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The Independent Critic

 An Interview With "Slingshot" Director Paul Lazarus 
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As I sat down with Paul Lazarus, co-producer and director of "SlingShot," it briefly occurred to me that I might be in over my head. "SlingShot" is a smart documentary about one of the world's smartest men, an eccentric genius and inventor named Dean Kamen. Perhaps best known for inventing the Segway Human Transporter, Kamen may very well be the best kind of genius - a man who is genuinely invested in making the world a better and safer place for every human being. There are people who talk about making a difference in the world. Kamen lives it. In addition to the Segway Human Transporter, Kamen has engineered an electric wheelchair that can climb stairs called the "Ibot,", reworked the heart stent, reconceived kidney dialysis, built portable insulin pumps, founded FIRST Robotics to inspire young students, and much more.

I suppose I should step back for just a moment. "SlingShot" isn't so much about Dean Kamen as it is about Kamen's 15-year quest to solve the world's water crisis, a crisis that is at the root of half of all human illness.

Let that sink in for a minute. 

While Kamen may very well be best known for the Segway, it is Kamen's invention that he calls the SlingShot that may truly change the world and improve the lives of millions. The SlingShot is an energy efficient machine that turns any unfit water into pure and safe water. "SlingShot" traces the story of Kamen's water purification machine from its earliest stages of development through recent trials in five schools in Ghana and beyond. Proven to work, Kamen's SlingShot could very well be a tiny piece of technology that helps the undeveloped countries of the world slay one of their biggest Goliaths - bad water.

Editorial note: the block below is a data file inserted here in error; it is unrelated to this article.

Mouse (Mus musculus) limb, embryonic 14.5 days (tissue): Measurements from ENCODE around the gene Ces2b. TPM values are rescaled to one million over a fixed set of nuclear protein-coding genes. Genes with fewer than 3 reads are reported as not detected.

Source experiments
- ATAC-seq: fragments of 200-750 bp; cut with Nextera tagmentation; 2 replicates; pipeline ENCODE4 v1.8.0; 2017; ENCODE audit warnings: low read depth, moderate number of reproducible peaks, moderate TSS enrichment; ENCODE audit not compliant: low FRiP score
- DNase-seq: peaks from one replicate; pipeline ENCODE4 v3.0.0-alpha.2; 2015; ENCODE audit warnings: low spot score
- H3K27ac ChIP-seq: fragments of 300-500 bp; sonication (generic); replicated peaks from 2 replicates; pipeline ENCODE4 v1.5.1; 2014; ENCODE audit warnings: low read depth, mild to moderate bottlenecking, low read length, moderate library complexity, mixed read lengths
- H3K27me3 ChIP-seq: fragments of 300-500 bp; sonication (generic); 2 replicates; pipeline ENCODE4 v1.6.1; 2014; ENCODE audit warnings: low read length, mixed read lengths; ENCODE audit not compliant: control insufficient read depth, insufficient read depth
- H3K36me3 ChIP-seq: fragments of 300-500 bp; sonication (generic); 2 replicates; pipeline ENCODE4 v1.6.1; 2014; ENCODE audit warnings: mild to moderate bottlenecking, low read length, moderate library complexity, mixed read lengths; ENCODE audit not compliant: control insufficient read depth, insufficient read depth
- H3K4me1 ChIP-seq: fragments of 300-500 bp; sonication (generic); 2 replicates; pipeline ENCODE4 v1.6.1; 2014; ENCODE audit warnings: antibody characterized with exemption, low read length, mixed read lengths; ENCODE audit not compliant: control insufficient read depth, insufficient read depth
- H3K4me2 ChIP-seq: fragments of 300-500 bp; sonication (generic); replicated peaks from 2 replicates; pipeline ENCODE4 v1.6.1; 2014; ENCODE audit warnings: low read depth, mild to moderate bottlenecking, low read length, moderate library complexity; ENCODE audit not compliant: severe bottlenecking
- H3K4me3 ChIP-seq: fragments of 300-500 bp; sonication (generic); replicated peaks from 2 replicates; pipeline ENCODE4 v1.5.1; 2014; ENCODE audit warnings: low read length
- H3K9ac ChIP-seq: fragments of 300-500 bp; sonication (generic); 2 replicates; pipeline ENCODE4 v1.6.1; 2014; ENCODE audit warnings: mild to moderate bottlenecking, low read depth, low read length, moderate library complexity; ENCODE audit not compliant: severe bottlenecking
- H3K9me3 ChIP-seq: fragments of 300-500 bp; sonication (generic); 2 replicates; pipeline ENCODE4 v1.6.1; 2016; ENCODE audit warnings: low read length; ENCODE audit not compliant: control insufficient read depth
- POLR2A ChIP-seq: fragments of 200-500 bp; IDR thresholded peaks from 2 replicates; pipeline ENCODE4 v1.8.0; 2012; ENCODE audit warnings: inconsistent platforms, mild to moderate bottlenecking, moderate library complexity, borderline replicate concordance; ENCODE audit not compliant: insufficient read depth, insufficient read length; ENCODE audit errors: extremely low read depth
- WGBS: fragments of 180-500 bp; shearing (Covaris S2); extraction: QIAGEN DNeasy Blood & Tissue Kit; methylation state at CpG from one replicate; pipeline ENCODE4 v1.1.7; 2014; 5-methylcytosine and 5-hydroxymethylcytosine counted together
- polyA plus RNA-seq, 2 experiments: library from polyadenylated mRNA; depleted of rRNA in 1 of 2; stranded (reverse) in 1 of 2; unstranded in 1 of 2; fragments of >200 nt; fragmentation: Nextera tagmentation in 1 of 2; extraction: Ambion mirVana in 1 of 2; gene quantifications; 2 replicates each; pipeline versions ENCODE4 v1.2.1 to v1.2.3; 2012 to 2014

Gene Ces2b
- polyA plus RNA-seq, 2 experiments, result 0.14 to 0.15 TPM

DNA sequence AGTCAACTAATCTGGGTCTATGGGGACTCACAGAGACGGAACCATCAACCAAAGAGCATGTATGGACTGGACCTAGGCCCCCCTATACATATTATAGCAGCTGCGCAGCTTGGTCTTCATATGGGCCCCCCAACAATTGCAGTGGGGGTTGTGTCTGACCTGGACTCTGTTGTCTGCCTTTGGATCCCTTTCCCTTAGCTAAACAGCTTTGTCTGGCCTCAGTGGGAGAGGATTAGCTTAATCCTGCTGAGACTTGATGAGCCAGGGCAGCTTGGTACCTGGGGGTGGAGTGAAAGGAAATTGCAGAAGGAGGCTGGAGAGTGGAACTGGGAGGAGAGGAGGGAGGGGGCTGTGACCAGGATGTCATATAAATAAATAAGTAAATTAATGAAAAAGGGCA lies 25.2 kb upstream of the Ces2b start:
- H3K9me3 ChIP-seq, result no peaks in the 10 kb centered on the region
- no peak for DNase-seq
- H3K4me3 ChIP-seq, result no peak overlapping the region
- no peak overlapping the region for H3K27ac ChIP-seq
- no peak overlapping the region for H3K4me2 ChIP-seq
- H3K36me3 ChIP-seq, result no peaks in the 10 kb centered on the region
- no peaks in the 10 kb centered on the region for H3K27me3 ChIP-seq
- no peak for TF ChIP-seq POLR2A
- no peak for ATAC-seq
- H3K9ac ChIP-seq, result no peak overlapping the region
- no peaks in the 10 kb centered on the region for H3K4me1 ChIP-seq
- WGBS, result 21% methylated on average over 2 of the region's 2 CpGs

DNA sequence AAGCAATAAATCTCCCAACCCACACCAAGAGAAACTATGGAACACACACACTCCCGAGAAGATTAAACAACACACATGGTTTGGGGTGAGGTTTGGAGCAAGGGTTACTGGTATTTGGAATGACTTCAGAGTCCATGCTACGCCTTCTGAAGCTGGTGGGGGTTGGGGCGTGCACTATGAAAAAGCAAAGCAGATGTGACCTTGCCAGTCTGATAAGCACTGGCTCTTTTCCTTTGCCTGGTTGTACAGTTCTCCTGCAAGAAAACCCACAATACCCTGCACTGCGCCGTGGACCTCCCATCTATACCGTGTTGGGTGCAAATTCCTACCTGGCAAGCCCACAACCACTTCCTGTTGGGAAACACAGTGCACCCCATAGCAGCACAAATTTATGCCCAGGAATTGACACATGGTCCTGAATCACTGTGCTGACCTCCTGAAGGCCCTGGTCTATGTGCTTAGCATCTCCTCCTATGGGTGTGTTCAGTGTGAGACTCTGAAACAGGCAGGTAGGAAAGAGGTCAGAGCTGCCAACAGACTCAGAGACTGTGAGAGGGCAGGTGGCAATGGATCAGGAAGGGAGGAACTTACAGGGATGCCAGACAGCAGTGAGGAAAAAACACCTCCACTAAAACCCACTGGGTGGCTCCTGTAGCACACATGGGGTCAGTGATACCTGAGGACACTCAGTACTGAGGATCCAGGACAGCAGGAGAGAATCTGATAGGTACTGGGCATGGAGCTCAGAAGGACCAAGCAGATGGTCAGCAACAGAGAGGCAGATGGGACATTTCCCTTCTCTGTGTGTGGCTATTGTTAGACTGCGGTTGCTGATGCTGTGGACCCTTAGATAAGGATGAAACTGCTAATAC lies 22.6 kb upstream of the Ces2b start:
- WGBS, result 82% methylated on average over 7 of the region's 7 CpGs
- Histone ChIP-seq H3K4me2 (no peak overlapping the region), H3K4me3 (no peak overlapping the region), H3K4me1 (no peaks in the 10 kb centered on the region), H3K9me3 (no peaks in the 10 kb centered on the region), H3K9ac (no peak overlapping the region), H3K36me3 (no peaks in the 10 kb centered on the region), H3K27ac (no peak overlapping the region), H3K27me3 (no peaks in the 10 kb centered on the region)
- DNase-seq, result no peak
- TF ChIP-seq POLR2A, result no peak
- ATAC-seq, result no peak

For his part, filmmaker Paul Lazarus has spent a substantial part of the last seven years working to bring this story to the audience that it deserves. By telling Kamen's inspiring story, Lazarus is helping to provide a solution to what has been one of Kamen's biggest challenges - creating a worldwide awareness of the SlingShot. During his film's appearance at Indy's Heartland Film Festival, Lazarus sat down with The Independent Critic to talk about "SlingShot" and his own personal mission to help spread the word about Kamen and his invention that could very well obliterate half of human illness on the planet. 

THE INDEPENDENT CRITIC

Let's start with the basics. Obviously, we're talking about Slingshot. Tell me about Slingshot, I've seen the film, but how would you describe Slingshot for my readers?

PAUL LAZARUS

It's a documentary, a film that I've been working on for almost eight years, that focuses on the inventor Dean Kamen who is probably best known for the Segway, the two-wheeled scooter device, but who has done way more than that. He's invented a box that can take any form of contaminated water and turn it into clean, safe water. It's an amazing compression distillation process and probably the most profound thing is how little energy it needs. For over 15 years, he's been trying to address the world's safe water problem. Using this technology, he feels that he's found a solution to the problem impacting impoverished villages all over the world that don't have access to clean water. Given that dirty water is accountable for pretty much 50% of the world's health issues, it's a phenomenal effort and a phenomenal device. I'm doing my little part to get the word out about it.

THE INDEPENDENT CRITIC

I think you're probably right that he is publicly most known for having invented the Segway. Do you think that's a little sad? I mean, here's someone who has spent his entire life trying to improve the lives of others and successfully doing so, but he's primarily known as the inventor of a two-wheeled scooter? I can recall when the Segway was first announced that I saw a publication, and I can't remember which one, call it the greatest invention of the last century. It just seems weird to me, I guess. When I think of the Segway and I think of the SlingShot, there's no question which one should be remembered.